Merle Haggard’s My House Of Memories: For The Record
Anyone even slightly familiar with the background of Merle Haggard’s music would be unsurprised to hear that Lefty Frizzell’s indispensable recordings of Jimmie Rodgers songs such as alt.country precursor “My Rough And Rowdy Ways” were among his prized boyhood possessions. But it may intrigue many to learn that by the age of 14 Haggard was already keeping his set of “Lefty Sings Jimmie” 78s at the Bakersfield juvenile delinquent center day room, since he seemed to be returning there as often as home. Or that he’d return to the center after an arrest for joyriding across state lines only to watch a prizefighter inmate smash each one of those records to the floor in a near riot.
Stories like that are what’s best in Merle Haggard’s new memoir — which comes almost two decades after the publication of his well-known autobiography, Sing Me Back Home. This new volume follows the pattern of so many “as told to” and “in collaboration with” second autobiographies: It’s blatantly written to follow up on the success of the earlier book (and the always blunt Hag makes no bones that this one’s part of his current program to get out of debt); it’s less organized than the first, since the “how I got here/showbiz struggle and success story” approach has already been taken; and it focuses on relatively sensational incidents most likely to make the thing “hot.” In Merle’s case, that means focusing on incidents that led him to reach 21 at San Quentin (and not without parole!), later haze-producing binges of sex and drugs, and the dark side of the country music business and its denizens.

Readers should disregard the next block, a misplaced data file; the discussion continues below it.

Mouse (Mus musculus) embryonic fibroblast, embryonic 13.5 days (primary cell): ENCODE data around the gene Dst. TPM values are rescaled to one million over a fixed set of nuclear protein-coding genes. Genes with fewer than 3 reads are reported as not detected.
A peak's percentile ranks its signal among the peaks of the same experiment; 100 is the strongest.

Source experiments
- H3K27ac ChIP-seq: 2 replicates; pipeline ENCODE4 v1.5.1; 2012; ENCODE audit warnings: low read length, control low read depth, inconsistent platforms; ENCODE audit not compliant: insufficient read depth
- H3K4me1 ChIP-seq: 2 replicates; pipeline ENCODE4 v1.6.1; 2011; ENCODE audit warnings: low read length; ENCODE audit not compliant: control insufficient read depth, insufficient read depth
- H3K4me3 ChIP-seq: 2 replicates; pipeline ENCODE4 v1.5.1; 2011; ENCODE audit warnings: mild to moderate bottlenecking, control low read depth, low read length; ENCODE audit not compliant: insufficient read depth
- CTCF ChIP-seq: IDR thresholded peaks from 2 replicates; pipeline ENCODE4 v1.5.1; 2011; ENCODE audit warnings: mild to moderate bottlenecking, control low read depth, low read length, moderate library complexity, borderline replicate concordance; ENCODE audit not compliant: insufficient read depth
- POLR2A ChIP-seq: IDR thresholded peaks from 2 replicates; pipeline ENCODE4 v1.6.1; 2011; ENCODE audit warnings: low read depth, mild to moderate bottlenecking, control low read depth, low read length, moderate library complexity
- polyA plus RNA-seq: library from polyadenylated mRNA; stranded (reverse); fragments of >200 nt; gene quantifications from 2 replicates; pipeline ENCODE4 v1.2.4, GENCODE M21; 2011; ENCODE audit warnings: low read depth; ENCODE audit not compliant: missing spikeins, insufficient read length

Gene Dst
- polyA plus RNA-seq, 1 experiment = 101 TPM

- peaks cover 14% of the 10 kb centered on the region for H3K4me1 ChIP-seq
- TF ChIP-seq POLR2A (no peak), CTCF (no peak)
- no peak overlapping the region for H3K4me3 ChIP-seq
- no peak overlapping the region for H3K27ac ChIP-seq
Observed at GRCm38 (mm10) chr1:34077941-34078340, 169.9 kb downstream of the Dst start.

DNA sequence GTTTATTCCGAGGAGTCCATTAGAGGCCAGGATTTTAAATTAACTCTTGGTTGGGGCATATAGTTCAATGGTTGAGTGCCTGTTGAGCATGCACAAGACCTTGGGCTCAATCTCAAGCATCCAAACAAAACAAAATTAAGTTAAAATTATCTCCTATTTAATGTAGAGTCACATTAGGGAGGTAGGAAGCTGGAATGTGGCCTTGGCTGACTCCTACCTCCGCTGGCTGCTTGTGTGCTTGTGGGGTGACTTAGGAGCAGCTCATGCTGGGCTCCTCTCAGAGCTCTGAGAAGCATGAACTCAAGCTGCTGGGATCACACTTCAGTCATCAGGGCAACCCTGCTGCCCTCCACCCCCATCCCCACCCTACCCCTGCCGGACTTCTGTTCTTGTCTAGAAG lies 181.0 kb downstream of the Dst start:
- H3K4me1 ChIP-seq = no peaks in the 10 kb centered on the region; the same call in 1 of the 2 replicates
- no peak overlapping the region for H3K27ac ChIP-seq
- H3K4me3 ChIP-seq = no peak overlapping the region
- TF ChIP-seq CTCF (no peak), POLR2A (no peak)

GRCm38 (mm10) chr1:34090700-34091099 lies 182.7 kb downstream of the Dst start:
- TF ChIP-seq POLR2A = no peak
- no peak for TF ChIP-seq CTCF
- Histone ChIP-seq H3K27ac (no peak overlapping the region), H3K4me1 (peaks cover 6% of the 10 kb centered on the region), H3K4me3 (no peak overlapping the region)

Haggard works to set the record straight, most memorably, about California teenager Merle, a near-celebrity escape artist perpetually running from the hands of local cops and sheriffs, just starting to sing a little — long before writing songs such as “Running Kind” to reflect that history. We meet, in more detail than we may want to, the Merle who passed a good part of the ’80s staging wet T-shirt contests on a houseboat. And we hear about the slippery moves of select record company executives — some of these reputed weasels named, others (even third wife Leona Williams) singled out for remaining nameless!
There’s not, however, very much in this new book about the “small” matter of Merle’s music, the reason we will care about any of this in the first place. But there is a heartfelt tribute to Strangers guitarist Roy Nichols, an account of Haggard’s working relationship with Bonnie Owens (including the writing of “Today I Started Loving You Again”), and Merle’s admission that he really wanted to be a guitar player in a band, not a leader.
Haggard also has some choice words about the current mainstream country scene: “Country music is…more popular than it has ever been. But it seems a little short on soul and substance sometimes, and it doesn’t turn me on!…How long has it been since you’ve heard a song that just rattled your cage?”
Which suggests what, after two books, is still the best way to catch up with the most potent account of Merle Haggard’s life: Pick up, say, the Down Every Road box set, and listen to the songs; listen to his life. Cages will be rattled.